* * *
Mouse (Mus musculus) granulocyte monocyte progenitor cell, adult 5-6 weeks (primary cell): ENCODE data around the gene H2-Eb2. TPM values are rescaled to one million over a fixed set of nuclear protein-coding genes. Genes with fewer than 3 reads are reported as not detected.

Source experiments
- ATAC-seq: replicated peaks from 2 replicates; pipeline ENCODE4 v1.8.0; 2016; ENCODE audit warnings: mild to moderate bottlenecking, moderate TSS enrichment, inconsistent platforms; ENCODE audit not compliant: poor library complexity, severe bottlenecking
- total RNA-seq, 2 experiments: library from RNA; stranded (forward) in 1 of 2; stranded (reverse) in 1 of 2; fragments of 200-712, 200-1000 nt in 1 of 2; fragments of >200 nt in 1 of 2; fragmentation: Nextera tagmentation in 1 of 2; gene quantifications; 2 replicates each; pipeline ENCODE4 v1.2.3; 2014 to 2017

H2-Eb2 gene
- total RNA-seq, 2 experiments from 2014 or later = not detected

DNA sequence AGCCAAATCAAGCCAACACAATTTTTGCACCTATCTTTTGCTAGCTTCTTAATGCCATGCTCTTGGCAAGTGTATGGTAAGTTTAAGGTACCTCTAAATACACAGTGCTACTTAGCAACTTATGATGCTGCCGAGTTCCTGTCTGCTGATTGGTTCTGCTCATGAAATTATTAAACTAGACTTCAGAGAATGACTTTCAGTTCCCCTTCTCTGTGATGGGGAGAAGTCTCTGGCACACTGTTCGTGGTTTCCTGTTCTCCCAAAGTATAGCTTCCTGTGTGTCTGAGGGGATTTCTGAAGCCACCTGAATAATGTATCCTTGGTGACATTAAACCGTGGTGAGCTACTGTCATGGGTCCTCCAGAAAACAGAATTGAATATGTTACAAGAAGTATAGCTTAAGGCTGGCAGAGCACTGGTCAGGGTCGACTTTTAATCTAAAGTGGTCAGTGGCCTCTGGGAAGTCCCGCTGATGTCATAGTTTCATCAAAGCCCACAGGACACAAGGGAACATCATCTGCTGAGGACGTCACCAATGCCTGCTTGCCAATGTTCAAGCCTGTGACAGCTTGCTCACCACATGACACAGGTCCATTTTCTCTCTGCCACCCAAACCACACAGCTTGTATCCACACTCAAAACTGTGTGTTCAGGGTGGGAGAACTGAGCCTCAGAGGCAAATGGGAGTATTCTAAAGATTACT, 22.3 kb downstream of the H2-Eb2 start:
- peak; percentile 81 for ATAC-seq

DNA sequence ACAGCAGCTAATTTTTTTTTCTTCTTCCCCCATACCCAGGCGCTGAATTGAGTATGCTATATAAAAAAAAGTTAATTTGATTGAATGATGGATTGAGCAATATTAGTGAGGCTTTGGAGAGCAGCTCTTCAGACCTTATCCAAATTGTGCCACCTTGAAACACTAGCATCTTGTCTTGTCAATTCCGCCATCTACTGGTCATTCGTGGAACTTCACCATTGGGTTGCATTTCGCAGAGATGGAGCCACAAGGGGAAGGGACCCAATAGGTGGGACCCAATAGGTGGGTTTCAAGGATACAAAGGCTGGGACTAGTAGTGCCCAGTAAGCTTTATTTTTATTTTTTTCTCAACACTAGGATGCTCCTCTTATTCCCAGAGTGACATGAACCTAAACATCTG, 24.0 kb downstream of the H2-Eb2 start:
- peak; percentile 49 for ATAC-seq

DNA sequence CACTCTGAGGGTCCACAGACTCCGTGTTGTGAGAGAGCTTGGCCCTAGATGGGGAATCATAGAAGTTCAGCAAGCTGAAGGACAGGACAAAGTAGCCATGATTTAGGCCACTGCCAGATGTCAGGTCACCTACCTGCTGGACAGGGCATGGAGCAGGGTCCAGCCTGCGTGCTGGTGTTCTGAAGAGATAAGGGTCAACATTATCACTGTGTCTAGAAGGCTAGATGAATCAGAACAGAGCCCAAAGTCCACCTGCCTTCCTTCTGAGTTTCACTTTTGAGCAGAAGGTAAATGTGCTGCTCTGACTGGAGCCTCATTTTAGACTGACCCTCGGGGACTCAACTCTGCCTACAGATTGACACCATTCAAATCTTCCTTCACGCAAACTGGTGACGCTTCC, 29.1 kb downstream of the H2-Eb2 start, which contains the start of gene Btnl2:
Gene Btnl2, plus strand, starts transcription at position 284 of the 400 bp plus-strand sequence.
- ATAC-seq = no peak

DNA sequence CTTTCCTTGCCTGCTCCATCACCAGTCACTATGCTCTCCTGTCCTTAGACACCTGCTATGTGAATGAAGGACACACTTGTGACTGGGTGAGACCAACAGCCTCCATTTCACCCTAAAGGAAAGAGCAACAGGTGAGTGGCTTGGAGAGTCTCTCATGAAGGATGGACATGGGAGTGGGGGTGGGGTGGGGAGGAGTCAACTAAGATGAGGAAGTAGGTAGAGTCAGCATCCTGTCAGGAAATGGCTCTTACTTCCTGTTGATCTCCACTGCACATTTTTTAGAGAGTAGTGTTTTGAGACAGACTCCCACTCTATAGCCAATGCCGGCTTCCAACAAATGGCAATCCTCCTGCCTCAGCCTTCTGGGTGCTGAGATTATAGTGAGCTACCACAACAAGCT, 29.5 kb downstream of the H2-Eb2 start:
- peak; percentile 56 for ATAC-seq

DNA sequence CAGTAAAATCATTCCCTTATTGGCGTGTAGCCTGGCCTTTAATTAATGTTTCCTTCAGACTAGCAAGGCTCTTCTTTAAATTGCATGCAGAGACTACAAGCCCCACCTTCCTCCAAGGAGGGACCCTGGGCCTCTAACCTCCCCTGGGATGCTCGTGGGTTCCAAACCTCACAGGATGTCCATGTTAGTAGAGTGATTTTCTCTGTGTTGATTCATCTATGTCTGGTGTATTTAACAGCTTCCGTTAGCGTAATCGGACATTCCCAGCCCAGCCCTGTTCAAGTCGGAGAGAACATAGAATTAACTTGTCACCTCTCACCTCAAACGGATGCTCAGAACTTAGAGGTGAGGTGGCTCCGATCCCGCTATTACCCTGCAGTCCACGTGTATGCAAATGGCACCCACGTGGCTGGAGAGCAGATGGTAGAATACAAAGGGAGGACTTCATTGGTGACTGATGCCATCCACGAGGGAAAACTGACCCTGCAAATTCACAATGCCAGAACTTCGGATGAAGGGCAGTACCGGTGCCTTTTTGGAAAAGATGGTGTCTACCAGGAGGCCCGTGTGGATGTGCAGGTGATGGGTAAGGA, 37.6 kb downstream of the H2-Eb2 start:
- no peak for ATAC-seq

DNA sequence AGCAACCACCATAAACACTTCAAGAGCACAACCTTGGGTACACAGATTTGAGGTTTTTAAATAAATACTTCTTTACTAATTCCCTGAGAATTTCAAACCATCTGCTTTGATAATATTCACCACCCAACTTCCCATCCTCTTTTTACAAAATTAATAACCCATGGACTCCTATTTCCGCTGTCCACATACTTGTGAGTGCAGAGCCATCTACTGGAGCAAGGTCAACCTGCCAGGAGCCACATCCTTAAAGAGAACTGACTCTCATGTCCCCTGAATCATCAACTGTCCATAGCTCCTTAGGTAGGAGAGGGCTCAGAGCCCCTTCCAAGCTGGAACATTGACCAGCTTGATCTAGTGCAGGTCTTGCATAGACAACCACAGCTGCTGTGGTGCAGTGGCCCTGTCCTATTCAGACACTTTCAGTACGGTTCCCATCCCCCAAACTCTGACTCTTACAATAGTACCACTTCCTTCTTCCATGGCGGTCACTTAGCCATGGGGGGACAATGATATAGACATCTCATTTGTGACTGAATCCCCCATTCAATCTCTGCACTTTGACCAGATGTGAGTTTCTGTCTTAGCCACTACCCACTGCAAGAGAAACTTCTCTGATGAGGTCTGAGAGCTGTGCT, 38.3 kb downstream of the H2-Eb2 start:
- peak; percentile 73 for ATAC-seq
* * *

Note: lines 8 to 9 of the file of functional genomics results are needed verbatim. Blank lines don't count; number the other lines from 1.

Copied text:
- peak; percentile 81 for ATAC-seq

DNA sequence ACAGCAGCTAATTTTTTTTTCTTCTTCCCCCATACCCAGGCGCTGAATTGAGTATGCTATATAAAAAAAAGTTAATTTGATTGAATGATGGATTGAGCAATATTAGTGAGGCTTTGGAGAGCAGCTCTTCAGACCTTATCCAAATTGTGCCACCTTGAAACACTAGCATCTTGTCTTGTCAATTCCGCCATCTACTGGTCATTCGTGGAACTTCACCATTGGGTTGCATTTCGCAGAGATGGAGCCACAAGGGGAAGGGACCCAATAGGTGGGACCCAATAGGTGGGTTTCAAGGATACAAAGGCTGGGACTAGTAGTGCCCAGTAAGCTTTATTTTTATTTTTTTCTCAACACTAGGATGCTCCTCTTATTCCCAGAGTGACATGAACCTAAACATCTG, 24.0 kb downstream of the H2-Eb2 start: